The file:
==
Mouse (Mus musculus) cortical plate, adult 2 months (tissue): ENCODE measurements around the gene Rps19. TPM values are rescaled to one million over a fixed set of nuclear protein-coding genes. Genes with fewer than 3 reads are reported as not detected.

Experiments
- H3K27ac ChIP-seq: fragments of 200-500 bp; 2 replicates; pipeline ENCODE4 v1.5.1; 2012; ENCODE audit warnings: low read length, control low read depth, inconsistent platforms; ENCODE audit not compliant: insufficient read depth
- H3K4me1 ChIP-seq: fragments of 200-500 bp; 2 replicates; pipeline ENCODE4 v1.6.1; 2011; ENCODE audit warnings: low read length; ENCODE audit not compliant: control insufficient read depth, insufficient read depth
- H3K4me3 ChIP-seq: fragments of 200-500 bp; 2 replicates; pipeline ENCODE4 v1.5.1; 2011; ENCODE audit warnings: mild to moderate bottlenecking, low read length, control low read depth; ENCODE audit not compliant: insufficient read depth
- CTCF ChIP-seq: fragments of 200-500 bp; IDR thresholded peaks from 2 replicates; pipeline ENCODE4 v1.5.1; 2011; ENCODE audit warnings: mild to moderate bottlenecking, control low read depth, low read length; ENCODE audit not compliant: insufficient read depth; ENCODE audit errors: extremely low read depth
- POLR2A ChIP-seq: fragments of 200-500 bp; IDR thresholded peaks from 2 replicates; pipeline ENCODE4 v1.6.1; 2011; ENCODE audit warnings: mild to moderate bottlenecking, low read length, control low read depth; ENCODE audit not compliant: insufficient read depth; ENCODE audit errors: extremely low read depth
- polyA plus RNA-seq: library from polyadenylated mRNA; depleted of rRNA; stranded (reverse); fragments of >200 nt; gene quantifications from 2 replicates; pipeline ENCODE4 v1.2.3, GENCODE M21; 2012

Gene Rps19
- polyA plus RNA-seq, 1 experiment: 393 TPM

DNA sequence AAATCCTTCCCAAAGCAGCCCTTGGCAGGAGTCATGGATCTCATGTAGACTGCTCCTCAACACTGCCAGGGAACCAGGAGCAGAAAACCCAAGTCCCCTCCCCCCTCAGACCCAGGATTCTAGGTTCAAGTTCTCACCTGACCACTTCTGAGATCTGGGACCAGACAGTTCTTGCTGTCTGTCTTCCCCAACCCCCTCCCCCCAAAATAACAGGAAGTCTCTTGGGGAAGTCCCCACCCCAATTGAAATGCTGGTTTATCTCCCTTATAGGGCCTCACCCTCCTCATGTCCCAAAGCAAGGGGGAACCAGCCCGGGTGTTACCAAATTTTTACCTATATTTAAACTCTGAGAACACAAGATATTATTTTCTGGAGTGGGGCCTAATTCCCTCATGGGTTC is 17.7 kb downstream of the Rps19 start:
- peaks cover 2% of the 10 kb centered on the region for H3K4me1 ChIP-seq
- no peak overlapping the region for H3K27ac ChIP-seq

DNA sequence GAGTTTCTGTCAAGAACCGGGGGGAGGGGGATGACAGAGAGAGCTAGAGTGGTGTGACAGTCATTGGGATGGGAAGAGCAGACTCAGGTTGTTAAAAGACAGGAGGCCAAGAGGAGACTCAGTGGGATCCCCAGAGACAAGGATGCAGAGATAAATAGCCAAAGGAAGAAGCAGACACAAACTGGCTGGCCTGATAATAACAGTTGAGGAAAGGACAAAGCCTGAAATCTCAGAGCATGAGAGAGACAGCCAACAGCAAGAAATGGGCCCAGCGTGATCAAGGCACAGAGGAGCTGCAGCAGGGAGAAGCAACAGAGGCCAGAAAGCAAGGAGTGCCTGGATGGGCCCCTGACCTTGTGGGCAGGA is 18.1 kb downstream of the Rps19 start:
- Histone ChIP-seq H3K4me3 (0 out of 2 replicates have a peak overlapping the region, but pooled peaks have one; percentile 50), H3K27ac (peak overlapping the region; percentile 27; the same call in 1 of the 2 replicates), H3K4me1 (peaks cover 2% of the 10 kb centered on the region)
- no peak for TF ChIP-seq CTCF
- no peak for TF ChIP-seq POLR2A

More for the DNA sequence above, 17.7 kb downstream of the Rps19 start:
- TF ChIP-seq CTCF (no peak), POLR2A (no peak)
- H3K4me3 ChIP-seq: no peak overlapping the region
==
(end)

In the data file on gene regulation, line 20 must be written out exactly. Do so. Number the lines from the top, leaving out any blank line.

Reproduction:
- H3K4me3 ChIP-seq: no peak overlapping the region